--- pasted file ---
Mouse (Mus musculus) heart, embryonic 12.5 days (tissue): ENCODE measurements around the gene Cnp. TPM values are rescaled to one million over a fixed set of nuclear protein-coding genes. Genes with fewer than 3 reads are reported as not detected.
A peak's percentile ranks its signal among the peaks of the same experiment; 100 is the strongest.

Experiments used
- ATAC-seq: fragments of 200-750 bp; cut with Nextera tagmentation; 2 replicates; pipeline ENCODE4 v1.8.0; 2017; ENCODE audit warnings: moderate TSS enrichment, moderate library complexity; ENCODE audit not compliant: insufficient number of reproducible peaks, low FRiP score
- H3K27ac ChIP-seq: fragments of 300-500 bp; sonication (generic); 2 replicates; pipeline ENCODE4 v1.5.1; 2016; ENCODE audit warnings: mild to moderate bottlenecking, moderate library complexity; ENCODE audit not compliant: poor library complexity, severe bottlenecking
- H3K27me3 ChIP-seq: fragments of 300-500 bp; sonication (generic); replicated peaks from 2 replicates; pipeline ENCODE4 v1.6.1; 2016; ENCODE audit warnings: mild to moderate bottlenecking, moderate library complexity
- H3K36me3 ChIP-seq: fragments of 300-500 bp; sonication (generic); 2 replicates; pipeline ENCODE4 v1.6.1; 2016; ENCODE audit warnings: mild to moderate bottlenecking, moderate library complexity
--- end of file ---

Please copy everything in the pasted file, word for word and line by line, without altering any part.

Mouse (Mus musculus) heart, embryonic 12.5 days (tissue): ENCODE measurements around the gene Cnp. TPM values are rescaled to one million over a fixed set of nuclear protein-coding genes. Genes with fewer than 3 reads are reported as not detected.
A peak's percentile ranks its signal among the peaks of the same experiment; 100 is the strongest.

Experiments used
- ATAC-seq: fragments of 200-750 bp; cut with Nextera tagmentation; 2 replicates; pipeline ENCODE4 v1.8.0; 2017; ENCODE audit warnings: moderate TSS enrichment, moderate library complexity; ENCODE audit not compliant: insufficient number of reproducible peaks, low FRiP score
- H3K27ac ChIP-seq: fragments of 300-500 bp; sonication (generic); 2 replicates; pipeline ENCODE4 v1.5.1; 2016; ENCODE audit warnings: mild to moderate bottlenecking, moderate library complexity; ENCODE audit not compliant: poor library complexity, severe bottlenecking
- H3K27me3 ChIP-seq: fragments of 300-500 bp; sonication (generic); replicated peaks from 2 replicates; pipeline ENCODE4 v1.6.1; 2016; ENCODE audit warnings: mild to moderate bottlenecking, moderate library complexity
- H3K36me3 ChIP-seq: fragments of 300-500 bp; sonication (generic); 2 replicates; pipeline ENCODE4 v1.6.1; 2016; ENCODE audit warnings: mild to moderate bottlenecking, moderate library complexity